Even as the Supreme Court hears ArcelorMittal’s appeal against the National Company Law Appellate Tribunal (NCLAT) order relating to its eligibility to bid for bankrupt Essar Steel, rival Numetal also on Wednesday moved the apex court challenging the the three-day time frame given by the appellate tribunal to ArcelorMittal to cure its bid of its infirmity.
Even as the Supreme Court hears ArcelorMittal’s appeal against the National Company Law Appellate Tribunal (NCLAT) order relating to its eligibility to bid for bankrupt Essar Steel, rival Numetal also on Wednesday moved the apex court challenging the the three-day time frame given by the appellate tribunal to ArcelorMittal to cure its bid of its infirmity. While the NCLAT had approved the eligibility of the second round of bid put in by Numetal, it said that ArcelorMittal first needed to clear dues of Rs 7,000 crore of firms it was previously associated with by September 11 to be eligible to bid.
Numetal’s petition states that there is no such provision under the Insolvency and Bankruptcy Code which allows three days’ time time to clear dues by defaulting bidders to become a qualified bidder. According to it, ArcelorMittal should have paid the dues before submitting its bids. Numetal’s appeal will be taken up for hearing on Tuesday.
On Wednesday ArcelorMittal told a bench led by justice RF Nariman that it had exited Uttam Galva — in which it held a stake and which was a defaulter company — in February itself and its revised bid was filed only after the company was divested. Hearing in the matter will resume on Thursday.
Senior lawyer Harish Salve, appearing for ArcelorMittal, said that the company is willing to pay Rs 7,000 crore dues if it emerged as the successful bidder, but it is not agreeable to pay the money as a precondition for just bidding. He said that the company was ready to pay Rs 7,000 crore, which is already lying in its escrow account, as it wanted to have its presence in India’s steel sector and also live harmoniously with the banks.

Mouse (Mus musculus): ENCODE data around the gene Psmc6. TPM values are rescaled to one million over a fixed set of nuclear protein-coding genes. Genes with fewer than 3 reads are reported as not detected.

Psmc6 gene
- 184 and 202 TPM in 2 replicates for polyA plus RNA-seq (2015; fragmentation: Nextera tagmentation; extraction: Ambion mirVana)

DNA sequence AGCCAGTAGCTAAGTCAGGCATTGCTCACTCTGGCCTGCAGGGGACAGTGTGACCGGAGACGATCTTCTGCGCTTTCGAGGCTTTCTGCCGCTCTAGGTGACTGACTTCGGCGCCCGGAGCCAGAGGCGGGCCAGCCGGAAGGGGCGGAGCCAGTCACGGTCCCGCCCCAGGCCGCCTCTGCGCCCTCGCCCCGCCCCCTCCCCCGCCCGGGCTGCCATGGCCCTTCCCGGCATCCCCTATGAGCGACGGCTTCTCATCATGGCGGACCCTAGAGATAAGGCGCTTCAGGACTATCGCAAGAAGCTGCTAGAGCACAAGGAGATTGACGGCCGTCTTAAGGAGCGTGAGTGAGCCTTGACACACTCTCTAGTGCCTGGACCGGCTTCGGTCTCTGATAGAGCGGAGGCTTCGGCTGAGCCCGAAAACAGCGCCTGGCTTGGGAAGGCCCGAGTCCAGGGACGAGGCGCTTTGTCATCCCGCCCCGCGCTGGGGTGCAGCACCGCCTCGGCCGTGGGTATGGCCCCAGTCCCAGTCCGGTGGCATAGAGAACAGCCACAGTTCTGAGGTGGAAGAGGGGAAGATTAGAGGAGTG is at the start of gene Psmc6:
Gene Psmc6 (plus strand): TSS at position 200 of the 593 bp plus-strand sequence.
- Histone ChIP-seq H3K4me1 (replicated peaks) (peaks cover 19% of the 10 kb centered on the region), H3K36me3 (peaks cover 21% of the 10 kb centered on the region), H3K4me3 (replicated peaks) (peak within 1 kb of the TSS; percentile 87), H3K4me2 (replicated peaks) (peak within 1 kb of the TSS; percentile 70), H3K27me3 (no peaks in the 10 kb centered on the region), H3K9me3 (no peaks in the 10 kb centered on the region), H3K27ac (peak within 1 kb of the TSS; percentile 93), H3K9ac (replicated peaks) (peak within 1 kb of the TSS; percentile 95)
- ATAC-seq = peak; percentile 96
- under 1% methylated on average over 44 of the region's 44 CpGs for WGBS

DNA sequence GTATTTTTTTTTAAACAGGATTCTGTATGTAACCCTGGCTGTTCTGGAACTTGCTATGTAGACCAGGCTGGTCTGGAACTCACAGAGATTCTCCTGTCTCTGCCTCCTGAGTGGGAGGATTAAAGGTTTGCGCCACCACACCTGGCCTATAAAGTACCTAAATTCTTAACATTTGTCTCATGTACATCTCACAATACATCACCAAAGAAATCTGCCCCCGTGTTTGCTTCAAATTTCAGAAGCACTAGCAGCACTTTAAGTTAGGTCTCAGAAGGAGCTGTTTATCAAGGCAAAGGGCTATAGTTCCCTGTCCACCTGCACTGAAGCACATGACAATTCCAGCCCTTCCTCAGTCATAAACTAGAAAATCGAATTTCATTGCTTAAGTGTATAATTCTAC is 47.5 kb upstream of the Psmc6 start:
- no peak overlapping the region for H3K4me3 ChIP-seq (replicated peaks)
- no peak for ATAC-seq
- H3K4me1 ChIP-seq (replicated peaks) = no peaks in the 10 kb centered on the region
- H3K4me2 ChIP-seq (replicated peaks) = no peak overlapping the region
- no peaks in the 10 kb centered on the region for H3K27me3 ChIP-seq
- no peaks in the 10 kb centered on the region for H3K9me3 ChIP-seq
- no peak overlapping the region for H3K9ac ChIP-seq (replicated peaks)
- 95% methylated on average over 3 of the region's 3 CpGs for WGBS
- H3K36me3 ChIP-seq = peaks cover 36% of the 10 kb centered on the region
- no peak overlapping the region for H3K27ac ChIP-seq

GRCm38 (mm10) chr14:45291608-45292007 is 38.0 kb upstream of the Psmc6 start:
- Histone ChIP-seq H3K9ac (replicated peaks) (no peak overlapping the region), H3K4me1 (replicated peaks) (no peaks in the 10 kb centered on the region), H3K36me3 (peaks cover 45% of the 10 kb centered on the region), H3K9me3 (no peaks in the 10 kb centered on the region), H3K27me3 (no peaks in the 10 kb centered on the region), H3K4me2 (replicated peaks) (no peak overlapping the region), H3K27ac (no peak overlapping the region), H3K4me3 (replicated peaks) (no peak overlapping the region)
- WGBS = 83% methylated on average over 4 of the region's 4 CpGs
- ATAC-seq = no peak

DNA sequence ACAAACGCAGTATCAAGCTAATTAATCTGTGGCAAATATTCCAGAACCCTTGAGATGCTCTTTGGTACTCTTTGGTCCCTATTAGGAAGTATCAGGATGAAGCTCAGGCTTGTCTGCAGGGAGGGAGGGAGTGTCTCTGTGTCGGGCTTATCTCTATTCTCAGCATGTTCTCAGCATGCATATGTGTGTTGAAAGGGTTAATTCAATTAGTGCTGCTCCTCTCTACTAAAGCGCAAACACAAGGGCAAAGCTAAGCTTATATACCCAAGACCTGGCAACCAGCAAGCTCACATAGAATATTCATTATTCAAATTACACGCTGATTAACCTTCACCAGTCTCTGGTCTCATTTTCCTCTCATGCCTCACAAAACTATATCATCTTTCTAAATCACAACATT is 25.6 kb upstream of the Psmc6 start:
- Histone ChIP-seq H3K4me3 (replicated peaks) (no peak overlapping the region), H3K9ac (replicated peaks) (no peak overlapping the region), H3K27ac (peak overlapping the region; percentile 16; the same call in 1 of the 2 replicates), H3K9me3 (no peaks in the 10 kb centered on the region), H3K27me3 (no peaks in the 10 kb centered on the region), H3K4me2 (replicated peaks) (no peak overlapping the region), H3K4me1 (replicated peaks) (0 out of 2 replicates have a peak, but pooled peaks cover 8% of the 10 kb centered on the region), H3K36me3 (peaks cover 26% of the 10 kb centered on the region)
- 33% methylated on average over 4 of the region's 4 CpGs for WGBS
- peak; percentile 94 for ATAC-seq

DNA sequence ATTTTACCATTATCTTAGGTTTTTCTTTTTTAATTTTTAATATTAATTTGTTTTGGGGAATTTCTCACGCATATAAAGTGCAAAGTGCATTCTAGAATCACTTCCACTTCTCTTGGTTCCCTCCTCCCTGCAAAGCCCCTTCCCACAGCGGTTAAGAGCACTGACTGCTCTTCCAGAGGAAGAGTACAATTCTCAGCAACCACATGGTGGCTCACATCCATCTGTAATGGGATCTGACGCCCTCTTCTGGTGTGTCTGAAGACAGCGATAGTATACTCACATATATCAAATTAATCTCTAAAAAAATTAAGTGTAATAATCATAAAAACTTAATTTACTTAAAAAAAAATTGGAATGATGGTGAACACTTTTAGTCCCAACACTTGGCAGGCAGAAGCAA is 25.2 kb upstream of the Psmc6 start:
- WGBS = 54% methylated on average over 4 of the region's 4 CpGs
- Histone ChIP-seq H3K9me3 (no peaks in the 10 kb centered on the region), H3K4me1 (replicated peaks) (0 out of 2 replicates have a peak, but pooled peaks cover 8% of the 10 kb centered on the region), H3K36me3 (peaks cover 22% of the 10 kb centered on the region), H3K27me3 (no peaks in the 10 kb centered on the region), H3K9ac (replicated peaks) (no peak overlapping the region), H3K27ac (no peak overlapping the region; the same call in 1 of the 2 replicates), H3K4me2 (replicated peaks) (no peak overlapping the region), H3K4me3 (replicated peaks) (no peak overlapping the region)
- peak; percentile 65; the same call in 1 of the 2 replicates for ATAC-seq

At one point, when Salve said that Numetal was not eligible to bid because the manner they divested the beneficial stake held by a Ruia family member — which would have made it invalid since Essar Steel was promoted by the Ruia family — was not proper, Nariman responded, “Why don’t you worry about yourself first.” Salve termed Numetal as a “shell company” that was set up just seven days before it bid for Essar Steel.
“I will pay and I am committed to them. I don’t want to fight with CoC (committee of creditors). I find the (Essar Steel) plant worthy. I don’t have a steel plant in India, it is worth it,” he said, adding it has also hiked its offer to Rs 42,000 crore.“Consider my bid — Rs 42,000 crore plus Rs 7,000 crore — and that makes it Rs 49,000 crore. If I am not the highest bidder, I go back. But if I am the highest bidder, then I should get it (Essar Steel),” Salve said. When senior counsel Mukul Rohatgi, on behalf of Numetal, said that the LN Mittal group was a co-promoter of Uttam Galva, Salve said, “Of course we had that the rights. We never exercised our voting rights. I never stepped into the shoes of promoters. I was never on the board.”
Salve took exception to the NCLAT order which stated that the the Mittal Group, being the promoter and in the control and management of KSS Petron, another defaulter company, has “stigma attached to it and cannot be cleared by ‘KSS Global’ by divesting its shares in ‘KSS Petron’ and the stigma will continue till the payment of all overdue amount with interest thereon and charges relating to NPA account of ‘KSS Petron’ are not cleared”.
Even Nariman said “it is upsetting and is not correct at all”. The senior counsel further argued that Numetal’s Rs 37,000-crore bid was accepted by the appellate tribunal without any riders last week. “A Russian bank wanting to take over a sick Indian company is highly unusual… The European Union (EU) had passed order against VTB Bank (part of the Numetal bidding consortium) for irregularities.”